Dozens of churches throughout the Mid-South included the Jewish community in its Sunday prayers this morning, and so many have written me like Methodist Minister Rev. Gordon, “We have been praying for you all, our sisters and brothers at Temple Israel & our sisters & brothers at the Or L’Simcha congregation in Pittsburgh during our worship services today. Know that you are not alone. Hate will not win. God’s love will prevail.”
Antisemitism will only lessen when those who are not Jewish end it. So if there are any Christian, Muslim, Sikh, Hindu friends in attendance this evening, or other faith traditions which command you to care about “the other,” please rise so we may acknowledge you. It is your voice and presence that brings comfort and is an important reminder that Jews are not alone in fighting hate.
No matter what our path to the One God Who Loves us all, whenever tragedy strikes, religious leaders sometimes try to explain why bad things happen to good people. Beware of that. An even better question than where is God? at times like this is “Where is Humanity?” As for God, please remember two recurring phrases in our Sacred Scripture, “Ehyeh Imach,” “I am with you through it all.” I learn from my study of Judaism that God weeps with us not against us.
The second repetitive phrase in Jewish Scripture is “Al Tirah,” “Do not be afraid!” “Do not live in fear,” meaning, do not ever turn your synagogue into a bunker, turn it into a sanctuary like the Tree of Life and Or L’Chayim congregations created, a sanctuary which drew these 11 to their building from ages 54 to 97.
What characterized these Jewish men and women we mourn as one community was their deep and abiding faith in Judaism well into their later years. We can honor them by modeling them. Branches of the Tree of Life may have been gunned down, but their Jewish roots are as strong as ever. These Jewish roots are intertwined with every Jew worldwide. A fitting tribute to these 11 would be to emulate their fidelity to Judaism, whether we are in our 20s, 50s, or 90s. You can kill the Jewish dreamer, or in this case 11 Jewish dreamers, but you cannot, and you will not kill the Jewish dream of the world we pray for – one of wholeness and shalom, a world filled only with tears of joy instead of the tears we are shedding tonight.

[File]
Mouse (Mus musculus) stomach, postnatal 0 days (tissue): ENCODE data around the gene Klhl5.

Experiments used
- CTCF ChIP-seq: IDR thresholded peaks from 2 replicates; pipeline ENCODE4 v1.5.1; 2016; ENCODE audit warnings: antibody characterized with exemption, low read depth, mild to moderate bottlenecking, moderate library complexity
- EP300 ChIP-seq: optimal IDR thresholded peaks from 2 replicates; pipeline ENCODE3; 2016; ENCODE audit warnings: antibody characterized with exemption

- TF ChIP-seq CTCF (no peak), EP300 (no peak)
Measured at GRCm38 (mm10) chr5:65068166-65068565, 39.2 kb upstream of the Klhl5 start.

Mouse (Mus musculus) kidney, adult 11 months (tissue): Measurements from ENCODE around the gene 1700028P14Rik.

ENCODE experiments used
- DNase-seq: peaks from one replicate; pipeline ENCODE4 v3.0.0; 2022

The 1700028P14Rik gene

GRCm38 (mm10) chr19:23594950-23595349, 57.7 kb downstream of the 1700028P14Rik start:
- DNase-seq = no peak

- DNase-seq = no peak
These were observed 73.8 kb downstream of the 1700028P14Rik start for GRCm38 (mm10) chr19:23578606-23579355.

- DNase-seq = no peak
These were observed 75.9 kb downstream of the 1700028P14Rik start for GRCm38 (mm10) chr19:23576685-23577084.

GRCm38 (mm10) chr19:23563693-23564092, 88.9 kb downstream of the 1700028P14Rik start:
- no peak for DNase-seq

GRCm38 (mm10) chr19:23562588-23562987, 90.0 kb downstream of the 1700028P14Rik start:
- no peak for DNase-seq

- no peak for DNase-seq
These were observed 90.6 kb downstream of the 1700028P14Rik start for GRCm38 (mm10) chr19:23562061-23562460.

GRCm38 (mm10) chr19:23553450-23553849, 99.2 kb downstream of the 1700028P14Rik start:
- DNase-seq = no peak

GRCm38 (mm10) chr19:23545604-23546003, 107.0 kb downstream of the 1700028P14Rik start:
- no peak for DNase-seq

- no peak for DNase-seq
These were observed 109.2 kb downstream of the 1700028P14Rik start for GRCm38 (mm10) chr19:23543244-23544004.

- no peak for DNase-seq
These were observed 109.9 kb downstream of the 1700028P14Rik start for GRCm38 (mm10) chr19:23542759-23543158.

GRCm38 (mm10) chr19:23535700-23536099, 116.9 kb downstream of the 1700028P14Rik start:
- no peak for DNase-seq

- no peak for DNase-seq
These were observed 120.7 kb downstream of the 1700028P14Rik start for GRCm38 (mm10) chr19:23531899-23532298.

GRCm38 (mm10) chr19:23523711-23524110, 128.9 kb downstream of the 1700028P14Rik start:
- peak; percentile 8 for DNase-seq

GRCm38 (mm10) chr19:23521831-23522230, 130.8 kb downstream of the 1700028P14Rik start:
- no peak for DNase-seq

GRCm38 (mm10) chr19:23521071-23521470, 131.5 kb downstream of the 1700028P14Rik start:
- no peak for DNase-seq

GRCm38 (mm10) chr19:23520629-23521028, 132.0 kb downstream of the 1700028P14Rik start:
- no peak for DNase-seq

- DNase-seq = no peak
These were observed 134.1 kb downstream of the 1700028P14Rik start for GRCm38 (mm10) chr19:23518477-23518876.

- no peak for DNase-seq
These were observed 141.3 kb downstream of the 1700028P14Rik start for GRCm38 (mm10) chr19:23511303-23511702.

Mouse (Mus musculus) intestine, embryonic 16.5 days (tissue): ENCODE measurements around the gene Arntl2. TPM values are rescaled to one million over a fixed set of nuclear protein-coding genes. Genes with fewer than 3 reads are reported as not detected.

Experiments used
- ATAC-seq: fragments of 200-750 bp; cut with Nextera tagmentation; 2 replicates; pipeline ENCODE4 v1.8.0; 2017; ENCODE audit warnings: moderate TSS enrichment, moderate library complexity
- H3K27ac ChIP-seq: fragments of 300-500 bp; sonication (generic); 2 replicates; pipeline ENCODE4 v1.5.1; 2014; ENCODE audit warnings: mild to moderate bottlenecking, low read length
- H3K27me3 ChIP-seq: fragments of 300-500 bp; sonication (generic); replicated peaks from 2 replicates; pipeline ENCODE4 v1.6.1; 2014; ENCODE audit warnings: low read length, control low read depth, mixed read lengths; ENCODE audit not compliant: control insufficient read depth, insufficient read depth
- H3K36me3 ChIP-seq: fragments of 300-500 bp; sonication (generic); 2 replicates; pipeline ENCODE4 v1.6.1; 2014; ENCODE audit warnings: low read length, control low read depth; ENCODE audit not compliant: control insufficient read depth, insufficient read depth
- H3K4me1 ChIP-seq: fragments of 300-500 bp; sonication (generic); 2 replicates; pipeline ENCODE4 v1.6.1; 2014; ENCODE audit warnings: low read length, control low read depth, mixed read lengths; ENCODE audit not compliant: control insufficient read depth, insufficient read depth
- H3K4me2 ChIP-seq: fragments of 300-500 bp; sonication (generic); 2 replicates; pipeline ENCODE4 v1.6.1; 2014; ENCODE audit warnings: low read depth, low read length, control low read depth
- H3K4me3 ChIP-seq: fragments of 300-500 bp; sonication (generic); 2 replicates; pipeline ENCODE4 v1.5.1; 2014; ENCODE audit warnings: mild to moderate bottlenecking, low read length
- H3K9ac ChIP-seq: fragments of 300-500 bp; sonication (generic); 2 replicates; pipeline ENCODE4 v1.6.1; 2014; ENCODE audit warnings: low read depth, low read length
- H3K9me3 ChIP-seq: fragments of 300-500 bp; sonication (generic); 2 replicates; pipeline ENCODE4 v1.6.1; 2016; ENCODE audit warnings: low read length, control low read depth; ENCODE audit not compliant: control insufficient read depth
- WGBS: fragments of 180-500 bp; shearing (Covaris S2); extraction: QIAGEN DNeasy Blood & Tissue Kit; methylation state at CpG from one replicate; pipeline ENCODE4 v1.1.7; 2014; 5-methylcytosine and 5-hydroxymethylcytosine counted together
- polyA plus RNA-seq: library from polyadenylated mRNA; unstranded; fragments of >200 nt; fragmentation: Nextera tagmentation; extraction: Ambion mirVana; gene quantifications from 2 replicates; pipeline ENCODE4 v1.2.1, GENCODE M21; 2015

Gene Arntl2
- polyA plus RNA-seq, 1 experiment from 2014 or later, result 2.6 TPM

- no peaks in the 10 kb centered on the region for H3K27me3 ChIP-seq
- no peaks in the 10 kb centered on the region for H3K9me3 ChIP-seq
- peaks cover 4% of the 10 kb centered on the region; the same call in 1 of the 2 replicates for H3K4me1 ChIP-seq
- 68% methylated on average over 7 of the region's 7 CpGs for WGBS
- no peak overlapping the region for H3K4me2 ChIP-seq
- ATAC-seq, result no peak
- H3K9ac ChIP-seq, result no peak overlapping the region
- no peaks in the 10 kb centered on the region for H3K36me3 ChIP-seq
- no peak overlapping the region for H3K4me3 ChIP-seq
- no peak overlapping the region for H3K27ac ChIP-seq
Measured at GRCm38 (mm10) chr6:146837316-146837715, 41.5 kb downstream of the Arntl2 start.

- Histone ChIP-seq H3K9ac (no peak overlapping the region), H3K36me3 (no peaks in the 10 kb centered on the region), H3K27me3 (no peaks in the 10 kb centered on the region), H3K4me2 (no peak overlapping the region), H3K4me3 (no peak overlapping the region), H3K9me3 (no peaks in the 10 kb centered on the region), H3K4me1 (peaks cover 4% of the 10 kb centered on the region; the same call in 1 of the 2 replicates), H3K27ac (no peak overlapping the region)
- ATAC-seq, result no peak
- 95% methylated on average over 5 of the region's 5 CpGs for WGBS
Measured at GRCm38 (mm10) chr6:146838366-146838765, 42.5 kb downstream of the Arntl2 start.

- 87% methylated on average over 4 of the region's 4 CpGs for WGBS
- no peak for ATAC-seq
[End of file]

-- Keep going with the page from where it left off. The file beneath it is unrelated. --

It was somewhere between the prayer for peace and the Torah service when I was pulled off the bimah and told that at least 8 worshipers had been killed at the sister Conservative congregation to Rabbi Sarit Horwitz’s Beth Sholom synagogue. I wasn’t sure how to continue leading a service for the hundreds in attendance who were unaware, including the magnificent bat-mitzvah girl Sadie Sims. Then it dawned on me just before Sadie received the Torah from her parents and grandparents – and chanted the Torah with such devotion and love – that it was Sadie who was the comfort. Ditto for today’s religious school students and every Jewish child. As Elie Wiesel of blessed memory put it, “Every death and tragedy leave scars, and every time a child’s voice is heard, the scars begin to heal.”
Everyone keeps referring to the congregation that was attacked as Tree of Life Congregation, but it’s actually a merger of two progressive Conservative synagogues, named Tree of Life Congregation and Or L’Simcha, a light for joy and happiness. They even housed a third congregation reminiscent of Sadie and our children. That community in the same building is named “Dor Chadash,” “A New Generation.” There are so many lessons learned and ways to strengthen our resolve from this warm, inviting, and family friendly congregation whose members joined a synagogue with light, life, joy, and a new generation in its very name. For instance, the shooter specifically chose to attack a synagogue working with an organization which ought to make every Jew proud, the Hebrew Immigrant Aid Society, whose mission fulfills the Jewish command to welcome the stranger, especially refugees. As the Director of HIAS said in one sentence, “We were founded in 1881 to assist Jewish refugees, now we assist all refugees because we are Jewish.”
I mentioned that the roots of the Tree of Life congregation can and will somehow weather this storm, and so I close with the other name on that Pittsburgh synagogue building, “Or L’Simcha,” “A Light for Joy and Happiness.” Israel’s most famous poet, Rachel, was among the pre-1948 Pioneers in the Northern part of the Galilee. Rachel and those who survived the malaria-infested marshes and awful conditions are always hailed as heroes, but interestingly, before her young death at age 40, Rachel said something different about herself and the other chalutzim (pioneers).